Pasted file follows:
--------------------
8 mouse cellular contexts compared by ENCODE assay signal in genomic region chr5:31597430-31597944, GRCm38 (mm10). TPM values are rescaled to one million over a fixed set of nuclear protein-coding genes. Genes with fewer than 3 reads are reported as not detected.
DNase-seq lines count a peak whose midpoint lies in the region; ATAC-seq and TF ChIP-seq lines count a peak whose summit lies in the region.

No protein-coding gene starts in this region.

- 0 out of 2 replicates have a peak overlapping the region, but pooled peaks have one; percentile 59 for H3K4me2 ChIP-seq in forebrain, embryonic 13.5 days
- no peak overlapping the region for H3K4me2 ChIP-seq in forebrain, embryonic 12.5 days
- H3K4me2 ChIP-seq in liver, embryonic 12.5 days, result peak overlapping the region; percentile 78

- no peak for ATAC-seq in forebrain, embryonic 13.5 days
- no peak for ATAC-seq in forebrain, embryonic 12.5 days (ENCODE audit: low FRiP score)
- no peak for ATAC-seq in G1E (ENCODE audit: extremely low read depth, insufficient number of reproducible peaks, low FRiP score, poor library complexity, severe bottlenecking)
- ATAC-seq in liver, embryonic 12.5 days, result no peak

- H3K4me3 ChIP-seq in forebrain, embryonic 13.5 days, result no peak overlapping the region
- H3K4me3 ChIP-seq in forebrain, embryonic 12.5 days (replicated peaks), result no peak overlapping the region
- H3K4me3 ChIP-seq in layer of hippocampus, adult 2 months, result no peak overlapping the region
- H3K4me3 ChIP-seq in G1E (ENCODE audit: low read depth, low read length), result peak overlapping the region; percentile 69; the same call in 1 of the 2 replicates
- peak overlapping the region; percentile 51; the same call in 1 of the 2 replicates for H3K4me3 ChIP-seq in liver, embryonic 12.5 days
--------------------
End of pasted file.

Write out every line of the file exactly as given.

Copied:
8 mouse cellular contexts compared by ENCODE assay signal in genomic region chr5:31597430-31597944, GRCm38 (mm10). TPM values are rescaled to one million over a fixed set of nuclear protein-coding genes. Genes with fewer than 3 reads are reported as not detected.
DNase-seq lines count a peak whose midpoint lies in the region; ATAC-seq and TF ChIP-seq lines count a peak whose summit lies in the region.

No protein-coding gene starts in this region.

- 0 out of 2 replicates have a peak overlapping the region, but pooled peaks have one; percentile 59 for H3K4me2 ChIP-seq in forebrain, embryonic 13.5 days
- no peak overlapping the region for H3K4me2 ChIP-seq in forebrain, embryonic 12.5 days
- H3K4me2 ChIP-seq in liver, embryonic 12.5 days, result peak overlapping the region; percentile 78

- no peak for ATAC-seq in forebrain, embryonic 13.5 days
- no peak for ATAC-seq in forebrain, embryonic 12.5 days (ENCODE audit: low FRiP score)
- no peak for ATAC-seq in G1E (ENCODE audit: extremely low read depth, insufficient number of reproducible peaks, low FRiP score, poor library complexity, severe bottlenecking)
- ATAC-seq in liver, embryonic 12.5 days, result no peak

- H3K4me3 ChIP-seq in forebrain, embryonic 13.5 days, result no peak overlapping the region
- H3K4me3 ChIP-seq in forebrain, embryonic 12.5 days (replicated peaks), result no peak overlapping the region
- H3K4me3 ChIP-seq in layer of hippocampus, adult 2 months, result no peak overlapping the region
- H3K4me3 ChIP-seq in G1E (ENCODE audit: low read depth, low read length), result peak overlapping the region; percentile 69; the same call in 1 of the 2 replicates
- peak overlapping the region; percentile 51; the same call in 1 of the 2 replicates for H3K4me3 ChIP-seq in liver, embryonic 12.5 days